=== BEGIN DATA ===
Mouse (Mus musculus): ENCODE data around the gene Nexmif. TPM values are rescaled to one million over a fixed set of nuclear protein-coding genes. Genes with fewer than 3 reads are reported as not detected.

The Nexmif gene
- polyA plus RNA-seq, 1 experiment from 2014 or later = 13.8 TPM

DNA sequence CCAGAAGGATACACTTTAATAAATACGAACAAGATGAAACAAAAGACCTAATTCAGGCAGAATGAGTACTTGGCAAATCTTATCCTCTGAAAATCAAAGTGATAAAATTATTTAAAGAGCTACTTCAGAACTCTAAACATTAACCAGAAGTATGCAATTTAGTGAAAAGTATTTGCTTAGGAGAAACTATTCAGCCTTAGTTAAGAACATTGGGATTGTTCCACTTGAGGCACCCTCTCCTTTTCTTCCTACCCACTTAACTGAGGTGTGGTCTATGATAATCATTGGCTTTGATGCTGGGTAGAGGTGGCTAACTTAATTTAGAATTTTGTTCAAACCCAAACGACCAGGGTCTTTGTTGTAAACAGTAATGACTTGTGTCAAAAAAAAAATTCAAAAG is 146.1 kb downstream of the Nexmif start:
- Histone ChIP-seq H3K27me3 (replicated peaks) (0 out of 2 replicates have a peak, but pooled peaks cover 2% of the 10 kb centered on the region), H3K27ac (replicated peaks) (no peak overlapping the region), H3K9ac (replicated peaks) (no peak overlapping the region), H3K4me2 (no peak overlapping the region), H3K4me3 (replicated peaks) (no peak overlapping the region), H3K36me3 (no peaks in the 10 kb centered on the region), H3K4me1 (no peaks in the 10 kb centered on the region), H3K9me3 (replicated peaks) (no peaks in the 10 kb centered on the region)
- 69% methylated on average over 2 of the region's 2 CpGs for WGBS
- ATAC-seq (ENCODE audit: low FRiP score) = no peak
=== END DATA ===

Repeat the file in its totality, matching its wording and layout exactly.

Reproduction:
Mouse (Mus musculus): ENCODE data around the gene Nexmif. TPM values are rescaled to one million over a fixed set of nuclear protein-coding genes. Genes with fewer than 3 reads are reported as not detected.

The Nexmif gene
- polyA plus RNA-seq, 1 experiment from 2014 or later = 13.8 TPM

DNA sequence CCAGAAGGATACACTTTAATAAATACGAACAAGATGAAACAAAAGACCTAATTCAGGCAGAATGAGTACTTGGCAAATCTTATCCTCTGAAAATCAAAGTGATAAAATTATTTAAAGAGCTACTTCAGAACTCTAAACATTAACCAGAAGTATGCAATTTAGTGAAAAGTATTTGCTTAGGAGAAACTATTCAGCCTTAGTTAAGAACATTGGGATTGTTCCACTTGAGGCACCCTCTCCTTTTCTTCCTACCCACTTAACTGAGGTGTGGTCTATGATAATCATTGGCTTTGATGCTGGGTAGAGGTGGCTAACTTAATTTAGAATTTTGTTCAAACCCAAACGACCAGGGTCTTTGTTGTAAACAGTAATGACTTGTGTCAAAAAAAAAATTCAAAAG is 146.1 kb downstream of the Nexmif start:
- Histone ChIP-seq H3K27me3 (replicated peaks) (0 out of 2 replicates have a peak, but pooled peaks cover 2% of the 10 kb centered on the region), H3K27ac (replicated peaks) (no peak overlapping the region), H3K9ac (replicated peaks) (no peak overlapping the region), H3K4me2 (no peak overlapping the region), H3K4me3 (replicated peaks) (no peak overlapping the region), H3K36me3 (no peaks in the 10 kb centered on the region), H3K4me1 (no peaks in the 10 kb centered on the region), H3K9me3 (replicated peaks) (no peaks in the 10 kb centered on the region)
- 69% methylated on average over 2 of the region's 2 CpGs for WGBS
- ATAC-seq (ENCODE audit: low FRiP score) = no peak